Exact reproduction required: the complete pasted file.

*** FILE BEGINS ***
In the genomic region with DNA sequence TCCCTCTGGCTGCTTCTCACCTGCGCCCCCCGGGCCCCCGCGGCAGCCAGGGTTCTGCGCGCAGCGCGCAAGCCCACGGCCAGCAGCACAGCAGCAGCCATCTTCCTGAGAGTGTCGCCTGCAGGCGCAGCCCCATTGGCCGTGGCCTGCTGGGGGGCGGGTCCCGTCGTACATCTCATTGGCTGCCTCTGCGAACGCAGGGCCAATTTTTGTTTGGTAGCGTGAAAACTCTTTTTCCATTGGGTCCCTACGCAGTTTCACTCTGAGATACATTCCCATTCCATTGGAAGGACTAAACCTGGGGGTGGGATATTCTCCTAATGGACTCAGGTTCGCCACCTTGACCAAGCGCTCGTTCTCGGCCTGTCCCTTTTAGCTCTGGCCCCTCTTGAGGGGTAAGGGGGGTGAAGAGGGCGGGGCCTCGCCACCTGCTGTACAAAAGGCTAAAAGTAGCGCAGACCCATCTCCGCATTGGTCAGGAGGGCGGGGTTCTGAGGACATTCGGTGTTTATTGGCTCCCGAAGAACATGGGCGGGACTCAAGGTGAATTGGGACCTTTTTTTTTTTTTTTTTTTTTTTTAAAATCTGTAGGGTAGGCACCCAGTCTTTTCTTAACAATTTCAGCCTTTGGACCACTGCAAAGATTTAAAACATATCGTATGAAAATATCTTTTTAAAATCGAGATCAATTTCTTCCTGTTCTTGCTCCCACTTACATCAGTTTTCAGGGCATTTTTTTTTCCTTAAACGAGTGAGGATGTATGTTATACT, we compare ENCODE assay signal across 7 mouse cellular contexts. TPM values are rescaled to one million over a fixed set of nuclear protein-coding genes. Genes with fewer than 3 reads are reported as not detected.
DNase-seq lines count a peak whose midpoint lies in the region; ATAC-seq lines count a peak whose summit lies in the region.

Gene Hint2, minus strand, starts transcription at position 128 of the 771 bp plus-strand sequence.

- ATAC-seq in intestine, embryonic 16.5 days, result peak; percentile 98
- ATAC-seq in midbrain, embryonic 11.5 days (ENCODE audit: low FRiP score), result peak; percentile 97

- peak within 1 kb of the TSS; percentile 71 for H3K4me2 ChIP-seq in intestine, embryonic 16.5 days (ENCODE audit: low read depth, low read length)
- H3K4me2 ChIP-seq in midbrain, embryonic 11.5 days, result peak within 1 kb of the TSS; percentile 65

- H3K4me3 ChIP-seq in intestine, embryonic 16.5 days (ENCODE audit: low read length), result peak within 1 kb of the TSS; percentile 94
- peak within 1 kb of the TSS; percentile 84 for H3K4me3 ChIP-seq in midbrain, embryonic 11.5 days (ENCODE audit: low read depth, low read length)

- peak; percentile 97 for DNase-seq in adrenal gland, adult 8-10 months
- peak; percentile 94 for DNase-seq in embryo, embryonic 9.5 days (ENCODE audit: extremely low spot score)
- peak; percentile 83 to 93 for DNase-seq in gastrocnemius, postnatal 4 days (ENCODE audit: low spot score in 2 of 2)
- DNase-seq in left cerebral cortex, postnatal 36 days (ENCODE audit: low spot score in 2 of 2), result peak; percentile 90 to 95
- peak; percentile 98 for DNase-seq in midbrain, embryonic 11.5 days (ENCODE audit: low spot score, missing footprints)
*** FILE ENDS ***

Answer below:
In the genomic region with DNA sequence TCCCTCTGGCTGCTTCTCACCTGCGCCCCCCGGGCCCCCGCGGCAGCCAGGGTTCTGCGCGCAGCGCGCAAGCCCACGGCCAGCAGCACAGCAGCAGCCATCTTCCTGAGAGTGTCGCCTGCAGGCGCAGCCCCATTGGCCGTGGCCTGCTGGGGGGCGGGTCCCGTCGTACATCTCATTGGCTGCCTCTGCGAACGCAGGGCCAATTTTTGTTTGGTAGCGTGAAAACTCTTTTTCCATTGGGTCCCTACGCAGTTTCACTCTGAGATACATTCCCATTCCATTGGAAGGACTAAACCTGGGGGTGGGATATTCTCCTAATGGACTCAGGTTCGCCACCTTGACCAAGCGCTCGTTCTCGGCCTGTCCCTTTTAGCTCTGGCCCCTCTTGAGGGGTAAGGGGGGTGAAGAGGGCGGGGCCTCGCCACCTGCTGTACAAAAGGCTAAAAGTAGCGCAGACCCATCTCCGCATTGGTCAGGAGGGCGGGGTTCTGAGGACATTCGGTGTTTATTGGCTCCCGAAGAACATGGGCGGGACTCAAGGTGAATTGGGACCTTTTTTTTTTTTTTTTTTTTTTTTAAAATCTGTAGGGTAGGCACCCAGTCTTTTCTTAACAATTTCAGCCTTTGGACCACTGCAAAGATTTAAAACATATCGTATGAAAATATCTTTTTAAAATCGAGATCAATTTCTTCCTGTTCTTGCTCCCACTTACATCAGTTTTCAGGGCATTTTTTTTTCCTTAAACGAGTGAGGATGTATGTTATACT, we compare ENCODE assay signal across 7 mouse cellular contexts. TPM values are rescaled to one million over a fixed set of nuclear protein-coding genes. Genes with fewer than 3 reads are reported as not detected.
DNase-seq lines count a peak whose midpoint lies in the region; ATAC-seq lines count a peak whose summit lies in the region.

Gene Hint2, minus strand, starts transcription at position 128 of the 771 bp plus-strand sequence.

- ATAC-seq in intestine, embryonic 16.5 days, result peak; percentile 98
- ATAC-seq in midbrain, embryonic 11.5 days (ENCODE audit: low FRiP score), result peak; percentile 97

- peak within 1 kb of the TSS; percentile 71 for H3K4me2 ChIP-seq in intestine, embryonic 16.5 days (ENCODE audit: low read depth, low read length)
- H3K4me2 ChIP-seq in midbrain, embryonic 11.5 days, result peak within 1 kb of the TSS; percentile 65

- H3K4me3 ChIP-seq in intestine, embryonic 16.5 days (ENCODE audit: low read length), result peak within 1 kb of the TSS; percentile 94
- peak within 1 kb of the TSS; percentile 84 for H3K4me3 ChIP-seq in midbrain, embryonic 11.5 days (ENCODE audit: low read depth, low read length)

- peak; percentile 97 for DNase-seq in adrenal gland, adult 8-10 months
- peak; percentile 94 for DNase-seq in embryo, embryonic 9.5 days (ENCODE audit: extremely low spot score)
- peak; percentile 83 to 93 for DNase-seq in gastrocnemius, postnatal 4 days (ENCODE audit: low spot score in 2 of 2)
- DNase-seq in left cerebral cortex, postnatal 36 days (ENCODE audit: low spot score in 2 of 2), result peak; percentile 90 to 95
- peak; percentile 98 for DNase-seq in midbrain, embryonic 11.5 days (ENCODE audit: low spot score, missing footprints)